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If Music Be the Food of Love…

April 24, 2010

     There’s only been two anime that I’ve seen that were just so much fun, so sweet and at the same time extremely human.  One of those was Azumanga Daioh, about a bunch of high school girls but ironically written by a guy.  The other was Nodame Cantabile, the musical anime adaptation of the equally musical manga.  A rather talented, if overly critical pianist/violinist/aspiring conductor named Chiaki Shinichi, while studying at the fictional Momogaoka College of Music.  He ends up bumping into a rather messy, strange girl named Noda Megumi, nicknamed Nodame.  She doesn’t take music terribly seriously, though she enjoys it greatly, and her ambition is to become a preschool teacher.  Somehow, she falls in love with Chiaki, and she follows him around.  The two of start to get to know each other as Nodame goes through college, and Chiaki attempts to pursue his amibition of becoming a conductor, which is rather difficult, considering that he can’t travel by air or by boat because of phobias instilled in him as a child when he was living abroad.  The two of them refine their arts and get to know all sorts of odd musicians and conductors, including Franz von Stresemann, the highly respected and perverted conductor, Mine Ryuutarou, the unorthodox violinist, Okuyama Masumi, the idiosyncratic, homosexual timpanist, and Etou Kouzou, the piano teacher also known as “the Harisen” for the paper fan he carries around.  Nodame eventually helps Chiaki get over his flying fears, and they go study abroad in Paris, where more strange people, like the great pianist Son Rui, the otaku Frank Latoine, and the boy-hunting Tanya Vishneva, and many more great musical experiences await them.  However, the ultimate questions are how important music is to Nodame and what she’s willing to do for it, and whether or not the two of them can really be together.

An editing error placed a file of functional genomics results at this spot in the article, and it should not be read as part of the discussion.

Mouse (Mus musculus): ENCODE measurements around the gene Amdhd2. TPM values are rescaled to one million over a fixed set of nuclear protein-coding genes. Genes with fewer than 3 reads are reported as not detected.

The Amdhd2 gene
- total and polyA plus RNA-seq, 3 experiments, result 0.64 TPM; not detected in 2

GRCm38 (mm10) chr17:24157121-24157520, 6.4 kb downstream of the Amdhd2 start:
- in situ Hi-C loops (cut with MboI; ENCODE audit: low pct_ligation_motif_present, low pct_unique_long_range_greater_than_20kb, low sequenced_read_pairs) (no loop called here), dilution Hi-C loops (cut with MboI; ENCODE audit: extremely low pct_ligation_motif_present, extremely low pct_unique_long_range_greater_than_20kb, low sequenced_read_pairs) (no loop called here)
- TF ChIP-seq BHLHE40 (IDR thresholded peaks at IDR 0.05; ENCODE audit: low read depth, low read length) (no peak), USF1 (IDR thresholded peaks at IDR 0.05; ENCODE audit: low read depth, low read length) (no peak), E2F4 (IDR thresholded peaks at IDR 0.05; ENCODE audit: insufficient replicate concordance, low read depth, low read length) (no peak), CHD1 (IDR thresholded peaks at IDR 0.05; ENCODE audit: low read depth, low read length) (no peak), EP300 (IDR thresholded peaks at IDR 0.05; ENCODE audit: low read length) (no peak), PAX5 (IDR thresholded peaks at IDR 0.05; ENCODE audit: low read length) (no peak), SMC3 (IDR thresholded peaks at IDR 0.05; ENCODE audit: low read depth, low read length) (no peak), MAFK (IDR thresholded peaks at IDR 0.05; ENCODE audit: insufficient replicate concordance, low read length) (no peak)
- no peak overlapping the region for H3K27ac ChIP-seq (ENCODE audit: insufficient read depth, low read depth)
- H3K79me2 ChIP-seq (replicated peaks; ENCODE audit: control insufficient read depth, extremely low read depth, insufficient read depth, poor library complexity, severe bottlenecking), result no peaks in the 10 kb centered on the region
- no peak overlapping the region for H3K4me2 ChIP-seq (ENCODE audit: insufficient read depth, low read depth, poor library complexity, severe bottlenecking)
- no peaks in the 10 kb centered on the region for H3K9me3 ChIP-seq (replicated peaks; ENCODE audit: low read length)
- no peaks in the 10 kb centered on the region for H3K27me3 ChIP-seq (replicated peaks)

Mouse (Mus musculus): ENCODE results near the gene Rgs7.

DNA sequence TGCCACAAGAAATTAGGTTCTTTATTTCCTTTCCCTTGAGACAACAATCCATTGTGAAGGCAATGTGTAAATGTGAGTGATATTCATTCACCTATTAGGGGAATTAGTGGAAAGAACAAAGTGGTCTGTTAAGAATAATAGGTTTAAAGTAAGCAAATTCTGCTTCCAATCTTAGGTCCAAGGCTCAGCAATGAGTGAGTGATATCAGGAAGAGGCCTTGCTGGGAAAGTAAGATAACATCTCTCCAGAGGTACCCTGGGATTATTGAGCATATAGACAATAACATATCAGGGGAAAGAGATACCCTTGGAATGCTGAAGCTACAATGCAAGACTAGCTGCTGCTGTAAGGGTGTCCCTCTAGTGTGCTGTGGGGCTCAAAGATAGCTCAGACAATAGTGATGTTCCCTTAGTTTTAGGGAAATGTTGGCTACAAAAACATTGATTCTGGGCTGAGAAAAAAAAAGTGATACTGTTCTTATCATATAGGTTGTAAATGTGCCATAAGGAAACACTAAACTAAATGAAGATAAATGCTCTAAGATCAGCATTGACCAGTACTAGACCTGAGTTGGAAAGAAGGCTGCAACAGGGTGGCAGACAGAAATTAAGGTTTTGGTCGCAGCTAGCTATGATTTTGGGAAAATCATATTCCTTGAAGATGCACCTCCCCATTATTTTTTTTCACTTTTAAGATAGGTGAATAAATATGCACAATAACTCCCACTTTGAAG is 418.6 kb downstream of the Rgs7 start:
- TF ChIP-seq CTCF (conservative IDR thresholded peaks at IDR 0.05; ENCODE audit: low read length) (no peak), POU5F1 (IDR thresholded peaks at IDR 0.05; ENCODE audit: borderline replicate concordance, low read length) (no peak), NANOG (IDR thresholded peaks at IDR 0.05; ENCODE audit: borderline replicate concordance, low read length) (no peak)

Even though it deals with some really big emotional problems, like Nodame’s issues with music and her personality clashes with Chiaki.  However, the characters really are adorable, and their relationship is even more adorable.  They’re such real people that you want them to be together, so when you fight, you feel like you’re emotionally invested in them and like one or the other is being stupid.  Like Azumanga Daioh, it shows human emotion very well.  I know I keep comparing the two, despite major differences between them, but there are also some striking similarities, particularly, as I said before, my reaction to them.  Also, all the music in the anime really had a personal effect on me.  It’s actually gotten me more interested in classical music and in playing the piano.  Because of all that great classical music, it really has a one-up on most other anime in terms of soundtrack.  The openings and closings are good, particularly Allegro Cantabile, a great piano/rock song that feels like it must have been written for this anime in particular.  The animation is solid, and although the characters’ faces are not the most detailed I’ve ever seen, it emulates the manga rather perfectly, and they’re actually surprisingly emotive, utilizing all sorts of genre conventions plus actual, normal emotion.  Plus, it’s got absolutely superb voice acting, including one of my personal favorites, Seki Tomokazu, as Chiaki, and Kawasumi Ayako as Nodame.  As for as shoujou anime goes, this is one of the best.  If you want something really heartwarming that will also help improve your cultural literacy, I recommend this very highly.

Story: 9.5      Animation: 9.2      Soundtrack: 9.4      Acting: 9.5      Overall: 9.5

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